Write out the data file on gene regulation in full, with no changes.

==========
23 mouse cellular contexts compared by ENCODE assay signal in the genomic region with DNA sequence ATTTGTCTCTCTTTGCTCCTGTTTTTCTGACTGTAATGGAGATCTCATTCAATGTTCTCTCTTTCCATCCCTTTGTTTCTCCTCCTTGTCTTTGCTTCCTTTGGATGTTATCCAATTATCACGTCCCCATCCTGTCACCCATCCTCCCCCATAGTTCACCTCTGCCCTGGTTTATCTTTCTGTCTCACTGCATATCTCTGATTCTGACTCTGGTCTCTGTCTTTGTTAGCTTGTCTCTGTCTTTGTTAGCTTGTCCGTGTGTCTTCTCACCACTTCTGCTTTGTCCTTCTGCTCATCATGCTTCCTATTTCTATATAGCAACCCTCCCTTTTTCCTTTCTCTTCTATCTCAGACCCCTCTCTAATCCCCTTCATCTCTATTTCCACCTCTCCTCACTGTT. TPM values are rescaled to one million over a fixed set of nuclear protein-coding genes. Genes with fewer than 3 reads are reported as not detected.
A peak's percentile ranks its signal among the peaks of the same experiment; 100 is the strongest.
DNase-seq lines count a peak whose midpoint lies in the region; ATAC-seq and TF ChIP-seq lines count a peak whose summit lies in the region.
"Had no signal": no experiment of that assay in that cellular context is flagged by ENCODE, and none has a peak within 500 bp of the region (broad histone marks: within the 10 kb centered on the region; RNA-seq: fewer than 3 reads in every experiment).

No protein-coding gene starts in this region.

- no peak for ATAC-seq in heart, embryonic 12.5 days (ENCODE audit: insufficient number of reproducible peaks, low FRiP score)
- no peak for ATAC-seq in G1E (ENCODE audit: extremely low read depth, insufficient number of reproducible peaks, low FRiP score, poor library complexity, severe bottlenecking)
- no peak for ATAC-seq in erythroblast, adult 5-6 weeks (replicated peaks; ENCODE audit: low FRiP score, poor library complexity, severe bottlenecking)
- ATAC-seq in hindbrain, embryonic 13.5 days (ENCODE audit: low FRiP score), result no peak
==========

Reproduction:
23 mouse cellular contexts compared by ENCODE assay signal in the genomic region with DNA sequence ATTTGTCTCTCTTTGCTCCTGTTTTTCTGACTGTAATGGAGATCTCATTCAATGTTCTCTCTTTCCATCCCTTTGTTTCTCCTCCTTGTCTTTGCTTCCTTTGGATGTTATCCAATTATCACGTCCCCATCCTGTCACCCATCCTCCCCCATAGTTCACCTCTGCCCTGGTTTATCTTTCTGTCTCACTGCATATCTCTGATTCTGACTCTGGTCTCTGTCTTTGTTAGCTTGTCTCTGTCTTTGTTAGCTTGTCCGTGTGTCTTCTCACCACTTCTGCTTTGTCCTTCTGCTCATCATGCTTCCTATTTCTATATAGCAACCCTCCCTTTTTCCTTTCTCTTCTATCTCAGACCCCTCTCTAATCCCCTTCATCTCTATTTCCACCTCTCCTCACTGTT. TPM values are rescaled to one million over a fixed set of nuclear protein-coding genes. Genes with fewer than 3 reads are reported as not detected.
A peak's percentile ranks its signal among the peaks of the same experiment; 100 is the strongest.
DNase-seq lines count a peak whose midpoint lies in the region; ATAC-seq and TF ChIP-seq lines count a peak whose summit lies in the region.
"Had no signal": no experiment of that assay in that cellular context is flagged by ENCODE, and none has a peak within 500 bp of the region (broad histone marks: within the 10 kb centered on the region; RNA-seq: fewer than 3 reads in every experiment).

No protein-coding gene starts in this region.

- no peak for ATAC-seq in heart, embryonic 12.5 days (ENCODE audit: insufficient number of reproducible peaks, low FRiP score)
- no peak for ATAC-seq in G1E (ENCODE audit: extremely low read depth, insufficient number of reproducible peaks, low FRiP score, poor library complexity, severe bottlenecking)
- no peak for ATAC-seq in erythroblast, adult 5-6 weeks (replicated peaks; ENCODE audit: low FRiP score, poor library complexity, severe bottlenecking)
- ATAC-seq in hindbrain, embryonic 13.5 days (ENCODE audit: low FRiP score), result no peak